|US20050205579 *||Mar 17, 2004||Sep 22, 2005||Buchalter Mark A||Bag retention apparatus and method|
|US20060178933 *||Feb 2, 2006||Aug 10, 2006||Fitzgerald Patrick K||Method and system for improving recycling through the use of financial incentives|
|US20070219862 *||Mar 20, 2006||Sep 20, 2007||Casella Waste Systems, Inc.||System and method for identifying and processing recyclables|
|US20070260466 *||Mar 20, 2006||Nov 8, 2007||Casella Waste Systems, Inc.||System and methods for a recycling program|
|US20080010197 *||Jul 10, 2006||Jan 10, 2008||Scherer Christopher M||Enhanced municipal bidding model|
|US20080035769 *||Sep 20, 2007||Feb 14, 2008||Whirlpool Corporation||Device and Process for Processing Organic Waste|
|US20080086411 *||Oct 4, 2006||Apr 10, 2008||Olson Robert A||REC credit distribution system and method|
|US20080172298 *||Mar 3, 2008||Jul 17, 2008||Ron Gonen||Method of implementing an incentive-based recycling system|
|US20090024479 *||Aug 28, 2008||Jan 22, 2009||Recyclebank Llc||Community-based recycling system and methods thereof|
|US20090036720 *||Jul 31, 2007||Feb 5, 2009||Carner William E||System and method for recycling plastics|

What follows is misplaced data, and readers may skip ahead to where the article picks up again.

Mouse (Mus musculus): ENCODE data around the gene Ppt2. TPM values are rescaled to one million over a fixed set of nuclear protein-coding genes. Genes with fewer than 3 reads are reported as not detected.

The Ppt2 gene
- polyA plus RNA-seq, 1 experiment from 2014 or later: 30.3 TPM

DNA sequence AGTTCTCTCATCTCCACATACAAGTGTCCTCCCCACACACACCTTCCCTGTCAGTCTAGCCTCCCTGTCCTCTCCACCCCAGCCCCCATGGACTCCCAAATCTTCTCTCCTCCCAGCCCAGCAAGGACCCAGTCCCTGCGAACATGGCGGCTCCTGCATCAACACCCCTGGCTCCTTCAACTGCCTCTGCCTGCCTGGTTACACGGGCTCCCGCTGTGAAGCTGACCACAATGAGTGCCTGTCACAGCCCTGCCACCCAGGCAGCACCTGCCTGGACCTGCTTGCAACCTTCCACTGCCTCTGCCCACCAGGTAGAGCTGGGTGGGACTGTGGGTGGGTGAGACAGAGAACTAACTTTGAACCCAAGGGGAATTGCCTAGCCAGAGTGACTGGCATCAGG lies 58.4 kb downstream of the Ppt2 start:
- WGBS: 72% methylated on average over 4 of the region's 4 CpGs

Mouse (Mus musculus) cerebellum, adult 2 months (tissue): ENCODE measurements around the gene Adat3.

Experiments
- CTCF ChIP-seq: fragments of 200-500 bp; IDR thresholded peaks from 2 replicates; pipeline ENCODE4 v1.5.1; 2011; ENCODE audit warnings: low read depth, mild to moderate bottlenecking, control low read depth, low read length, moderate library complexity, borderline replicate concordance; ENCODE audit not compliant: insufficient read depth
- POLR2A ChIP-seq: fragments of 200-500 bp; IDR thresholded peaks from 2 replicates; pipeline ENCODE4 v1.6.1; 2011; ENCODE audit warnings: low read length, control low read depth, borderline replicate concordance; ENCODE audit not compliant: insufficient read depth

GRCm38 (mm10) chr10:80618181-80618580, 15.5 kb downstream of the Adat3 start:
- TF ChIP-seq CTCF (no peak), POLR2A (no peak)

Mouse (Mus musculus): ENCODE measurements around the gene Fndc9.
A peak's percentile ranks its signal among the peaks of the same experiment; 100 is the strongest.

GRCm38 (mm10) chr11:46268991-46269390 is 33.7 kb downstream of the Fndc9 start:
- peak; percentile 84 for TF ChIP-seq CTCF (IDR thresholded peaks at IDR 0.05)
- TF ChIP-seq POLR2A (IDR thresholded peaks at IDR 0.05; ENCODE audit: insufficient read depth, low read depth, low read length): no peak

|US20090138358 *||Jan 15, 2009||May 28, 2009||Ron Gonen||System and method for managing an incentive-based recycling program|
|US20090216593 *||May 5, 2009||Aug 27, 2009||Ron Gonen||Point source asset system and method thereof|
|US20100070358 *||Sep 16, 2009||Mar 18, 2010||Casella Waste Systems, Inc.||Rec credit distribution system and method|
|US20100080738 *||Nov 18, 2009||Apr 1, 2010||Carner William E||Method and System for Recycling Plastics|
|US20100116906 *||Nov 8, 2007||May 13, 2010||Igor Juric||Watering can|
|US20100121700 *||Jan 22, 2010||May 13, 2010||David Wigder||System and method for incentive-based resource conservation|
|US20100185506 *||Jan 15, 2010||Jul 22, 2010||Wm Greenops, Llc||Systems and methods used in the operation of a recycling enterprise|
|US20100241489 *||Jan 13, 2010||Sep 23, 2010||Morley Ivers||System for cross-integration of consumer loyalty programs and methods thereof|
|WO2004020157A2 *||Aug 28, 2003||Mar 11, 2004||James Funk||Safety tool for containing debris from electrical work|
|WO2004020157A3 *||Aug 28, 2003||Oct 21, 2004||James Funk||Safety tool for containing debris from electrical work|
|U.S. Classification||220/495.11, 220/909|
|International Classification||B65F1/06, B65F1/00, B65F1/14|
|Cooperative Classification||Y02W30/60, Y10S220/909, B65F1/06, B65F1/1468, B65F1/0053, B65F2220/12|
|European Classification||B65F1/06, B65F1/00B4, B65F1/14G|
|Sep 3, 2002||REMI||Maintenance fee reminder mailed|
|Oct 7, 2002||SULP||Surcharge for late payment|
|Oct 7, 2002||FPAY||Fee payment|
Year of fee payment: 4
|Nov 3, 2005||AS||Assignment|
Owner name: NATIONAL POLYMERS LLC, MINNESOTA
Free format text: ASSIGNMENT OF ASSIGNORS INTEREST;ASSIGNOR:NATIONAL POLYMERS INC;REEL/FRAME:017164/0750
Effective date: 20051101
|Sep 6, 2006||REMI||Maintenance fee reminder mailed|
|Feb 16, 2007||LAPS||Lapse for failure to pay maintenance fees|
|Apr 17, 2007||FP||Expired due to failure to pay maintenance fee|
Effective date: 20070216